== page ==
It would be inaccurate to ever say that Urban Meyer's starting quarterback has the toughest job in college football. Braxton Miller is one of the most talented players in the country, playing in a proven system under a proven coach, surrounded by five-star talent. He's a Heisman Trophy candidate for an expected College Football Playoff contender. The life of a college quarterback could be much, much worse.
But entering the 2014 season, Miller -- along with Meyer and offensive coordinator Tom Herman -- faces a daunting challenge that will define the course of Ohio State's season, and also may shape both the College Football Playoff race and the national perception of the Big Ten: striking a balance between cautiously protecting himself and carrying the Buckeyes offense on his back. There's a lot riding on Miller's senior season, but the nature of his role over the course of four years means that Ohio State must walk a tightrope to reach its full potential.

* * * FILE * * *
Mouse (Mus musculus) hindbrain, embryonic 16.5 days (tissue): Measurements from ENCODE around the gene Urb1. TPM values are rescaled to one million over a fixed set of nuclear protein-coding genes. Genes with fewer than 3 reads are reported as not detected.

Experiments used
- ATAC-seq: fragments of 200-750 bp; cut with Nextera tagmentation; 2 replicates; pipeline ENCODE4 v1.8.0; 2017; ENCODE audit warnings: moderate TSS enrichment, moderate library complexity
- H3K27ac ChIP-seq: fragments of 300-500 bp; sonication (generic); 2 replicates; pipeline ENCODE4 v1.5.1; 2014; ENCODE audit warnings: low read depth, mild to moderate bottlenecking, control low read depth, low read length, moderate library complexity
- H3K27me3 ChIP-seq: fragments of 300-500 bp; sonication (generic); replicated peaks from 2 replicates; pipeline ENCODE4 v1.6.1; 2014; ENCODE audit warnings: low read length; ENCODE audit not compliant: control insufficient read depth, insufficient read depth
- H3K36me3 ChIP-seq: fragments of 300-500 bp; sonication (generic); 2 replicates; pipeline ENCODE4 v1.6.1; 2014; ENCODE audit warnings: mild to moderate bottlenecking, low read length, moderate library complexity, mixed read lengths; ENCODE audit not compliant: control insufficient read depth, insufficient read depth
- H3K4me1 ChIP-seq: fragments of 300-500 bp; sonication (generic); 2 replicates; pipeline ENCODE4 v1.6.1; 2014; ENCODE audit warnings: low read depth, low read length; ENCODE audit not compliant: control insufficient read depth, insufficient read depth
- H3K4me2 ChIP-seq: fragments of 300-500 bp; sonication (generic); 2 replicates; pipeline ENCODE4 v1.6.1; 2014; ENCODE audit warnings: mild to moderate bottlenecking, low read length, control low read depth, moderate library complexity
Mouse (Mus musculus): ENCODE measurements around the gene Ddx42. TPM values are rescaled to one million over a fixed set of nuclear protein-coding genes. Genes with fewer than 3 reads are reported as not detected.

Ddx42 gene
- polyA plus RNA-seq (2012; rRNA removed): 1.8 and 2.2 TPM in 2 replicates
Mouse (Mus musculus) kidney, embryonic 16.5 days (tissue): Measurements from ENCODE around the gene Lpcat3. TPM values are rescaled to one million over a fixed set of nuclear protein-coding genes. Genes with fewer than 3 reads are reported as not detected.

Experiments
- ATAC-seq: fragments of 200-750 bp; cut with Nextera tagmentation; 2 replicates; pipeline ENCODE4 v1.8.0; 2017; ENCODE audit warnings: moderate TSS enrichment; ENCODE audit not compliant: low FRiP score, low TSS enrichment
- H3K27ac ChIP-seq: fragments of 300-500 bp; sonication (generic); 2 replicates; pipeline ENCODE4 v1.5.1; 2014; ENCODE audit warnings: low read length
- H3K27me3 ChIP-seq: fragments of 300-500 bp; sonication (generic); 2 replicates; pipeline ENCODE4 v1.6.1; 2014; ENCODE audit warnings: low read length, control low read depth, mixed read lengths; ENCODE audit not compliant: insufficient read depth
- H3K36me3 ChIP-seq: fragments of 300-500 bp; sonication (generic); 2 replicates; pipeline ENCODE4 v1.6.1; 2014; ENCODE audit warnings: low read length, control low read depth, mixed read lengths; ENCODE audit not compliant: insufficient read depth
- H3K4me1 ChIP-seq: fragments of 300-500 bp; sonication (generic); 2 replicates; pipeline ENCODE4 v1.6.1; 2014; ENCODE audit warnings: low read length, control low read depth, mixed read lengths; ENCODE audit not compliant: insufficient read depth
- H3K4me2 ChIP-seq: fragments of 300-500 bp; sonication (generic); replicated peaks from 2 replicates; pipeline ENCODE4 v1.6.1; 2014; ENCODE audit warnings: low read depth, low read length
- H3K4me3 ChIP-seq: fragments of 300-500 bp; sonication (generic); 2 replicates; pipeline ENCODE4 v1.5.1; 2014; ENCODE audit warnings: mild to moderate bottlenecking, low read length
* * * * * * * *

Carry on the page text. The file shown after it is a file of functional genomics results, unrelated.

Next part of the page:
Despite faltering down the stretch last season with losses to Michigan State in the Big Ten championship and Clemson in the Orange Bowl, the Buckeyes are widely expected to enter this fall as Big Ten favorites, again. While that's partly a result of Meyer's status as one of the game's best coaches and recruiters, as well as the development of arguably the nation's best defensive line, much of the responsibility falls on the shoulders of Miller, a four-year starter who has proven to be an ideal fit for Meyer's spread option offense.
But even though Meyer's recruiting prowess has surrounded Miller with talented young players like Dontre Wilson and Ezekiel Elliott, just about everyone still has something to prove, meaning Miller's senior swan song won't be easy. Gone is Carlos Hyde, an All-America talent at running back who averaged 7.3 yards per carry at 235 pounds and scored 15 touchdowns, while serving as the perfect power back to take pressure off Miller's outside speed. Just as important, gone are four of the five starters along the offensive line, including All-Big Ten picks Corey Linsley, Jack Mewhort and Andrew Norwell, along with noted Michigan game heel Marcus Hall.